Showing posts with label how to find tennis players. Show all posts
Showing posts with label how to find tennis players. Show all posts

How to play tennis nearby on any budget

10 Easy Ways to Play Tennis Locally

5 Easy Ways to Play Tennis Locally

Tennis begins as the weather warms up
Whether it's Singles or Doubles, here are some suggestions to find a partner or a team to join.

New to the area? Where to meet other players?
You can find hitting partners or seasonal leagues anywhere in the USA. Below are some options from least to most expensive.

Basic tennis gear is all you need to start - shoes, a racket, and some balls
You can start playing again with just tennis shoes, a basic racket, and a can of $3 tennis balls. If you enjoy it, gradually upgrade the strings and other gear as you play more regularly.

Practice Walls

Locate your nearest tennis courts with a practice wall. If you spend time practicing at a tennis wall, chances are good you'll find other players with the same mindset for improvement. You can also quickly judge their technique to see if you want to ask them to hit.

Pick-up Matches

Go to the same public park regularly a few times a week, and you're bound to run into them.
Weekend warriors or after-work sparing partners tend to be found at the local parks during peak times.

Facebook Online Groups

Most areas with a large tennis population will have several groups to join and feature a free message board to contact other players. Use common sense with your personal safety when arranging a match with strangers in public areas.

In the DC/VA/MD area, we lead a group of about 700 players strong.
With your first introduction post, include your skill level (3.0, 3.5, etc), years of experience, how often you play a week, and your preferences (singles, doubles, rallies, practicing drills).

Meetup.com Tennis Groups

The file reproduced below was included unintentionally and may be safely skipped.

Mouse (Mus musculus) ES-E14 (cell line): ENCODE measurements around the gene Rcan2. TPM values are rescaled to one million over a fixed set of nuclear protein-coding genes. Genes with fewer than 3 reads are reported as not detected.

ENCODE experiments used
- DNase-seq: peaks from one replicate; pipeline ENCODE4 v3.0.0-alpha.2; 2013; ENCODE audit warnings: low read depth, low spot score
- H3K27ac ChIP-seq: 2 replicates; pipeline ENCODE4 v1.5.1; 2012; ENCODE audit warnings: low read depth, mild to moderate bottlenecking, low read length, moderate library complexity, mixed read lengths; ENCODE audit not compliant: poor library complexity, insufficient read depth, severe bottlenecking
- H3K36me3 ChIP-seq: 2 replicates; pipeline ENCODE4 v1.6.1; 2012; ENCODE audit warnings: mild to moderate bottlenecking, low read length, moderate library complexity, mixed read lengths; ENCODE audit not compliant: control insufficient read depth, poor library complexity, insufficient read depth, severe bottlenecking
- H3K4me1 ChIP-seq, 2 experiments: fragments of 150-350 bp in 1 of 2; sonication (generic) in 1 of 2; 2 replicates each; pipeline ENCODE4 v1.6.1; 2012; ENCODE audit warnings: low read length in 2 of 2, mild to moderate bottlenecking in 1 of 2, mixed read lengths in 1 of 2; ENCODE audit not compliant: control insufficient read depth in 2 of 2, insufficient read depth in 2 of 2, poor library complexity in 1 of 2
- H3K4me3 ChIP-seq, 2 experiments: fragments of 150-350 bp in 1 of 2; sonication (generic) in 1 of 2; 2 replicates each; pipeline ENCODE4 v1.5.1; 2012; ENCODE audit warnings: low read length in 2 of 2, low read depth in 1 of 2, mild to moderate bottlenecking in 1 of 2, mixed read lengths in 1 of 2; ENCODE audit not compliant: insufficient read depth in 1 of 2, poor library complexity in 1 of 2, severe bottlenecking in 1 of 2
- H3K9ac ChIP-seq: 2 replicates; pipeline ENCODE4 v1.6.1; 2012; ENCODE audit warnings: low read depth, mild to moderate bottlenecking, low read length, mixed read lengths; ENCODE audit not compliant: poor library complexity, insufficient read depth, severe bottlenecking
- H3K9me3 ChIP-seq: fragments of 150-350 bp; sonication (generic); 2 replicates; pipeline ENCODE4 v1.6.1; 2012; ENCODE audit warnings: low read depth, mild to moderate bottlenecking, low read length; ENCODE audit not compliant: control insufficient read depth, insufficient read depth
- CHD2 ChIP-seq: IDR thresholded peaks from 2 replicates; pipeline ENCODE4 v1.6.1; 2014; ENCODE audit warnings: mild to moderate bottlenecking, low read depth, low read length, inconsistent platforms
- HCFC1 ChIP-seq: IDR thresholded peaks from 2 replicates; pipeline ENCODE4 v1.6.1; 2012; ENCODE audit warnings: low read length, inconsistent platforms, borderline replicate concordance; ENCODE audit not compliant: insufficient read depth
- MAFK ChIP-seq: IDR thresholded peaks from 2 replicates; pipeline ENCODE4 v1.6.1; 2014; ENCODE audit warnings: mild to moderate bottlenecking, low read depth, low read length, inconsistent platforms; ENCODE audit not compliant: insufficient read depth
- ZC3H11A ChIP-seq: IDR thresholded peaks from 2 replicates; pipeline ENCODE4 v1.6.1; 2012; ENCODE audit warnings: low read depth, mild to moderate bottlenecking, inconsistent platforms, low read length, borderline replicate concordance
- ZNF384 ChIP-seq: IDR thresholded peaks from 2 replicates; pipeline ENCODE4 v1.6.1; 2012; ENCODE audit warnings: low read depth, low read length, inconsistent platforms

Joining a free group event is a great way to get your bearings and find a regular group of casual playing partners. The skill level is usually across the board, but with multiple courts, usually, you can usually rotate around until you find the right pairing.

Note:  Bring a can of new balls and be open to making new friends. I would avoid any that require upfront money or push you towards coaching lessons.

Recreational Leagues

In many popular tennis regions, such as Atlanta, San Diego, or Austin, local tennis leagues are available to join for ~$30/season or even per year. You can locate a better-defined skill range and challenge a big list of nearby players. Collect contact info to set up matches later.

Tennis Classes or Weekly Drills

Joining a local tennis class is a great way to get rid of rust and engage with similar players. Often you can join a "drop-in" class if you're new to town. With weekly lessons, you'll build good habits and can join new classes that are always starting.

For the Rafa Fans, both adults and juniors camps in the USA.
Get a $50 discount using "JCTENNIS" promo code when registering.

Organized Events - Memberships, Event Entry Fees

  • USTA - $44 per year (but comes with a Wilson and Head rebate)
    • Leagues - $30+ per season; By NTRP, 18+, 40+, 55+, etc
    • Tournaments - $60+ per event; Singles and Doubles
    • Flex-leagues - play 3 to 4 arranged matches in a month or two.

  • Universal Tennis Rating (UTR) - $90/year plus event entry fees;
    • UTR targets the more competitive "semi-pro" levels or former college players.
    • Some regional tennis leagues will report match scores that count toward your UTR rating.
    • Knowing your UTR # helps you match up with someone at the same level as you.

  • Private Tennis Clubs - $$$ per month;

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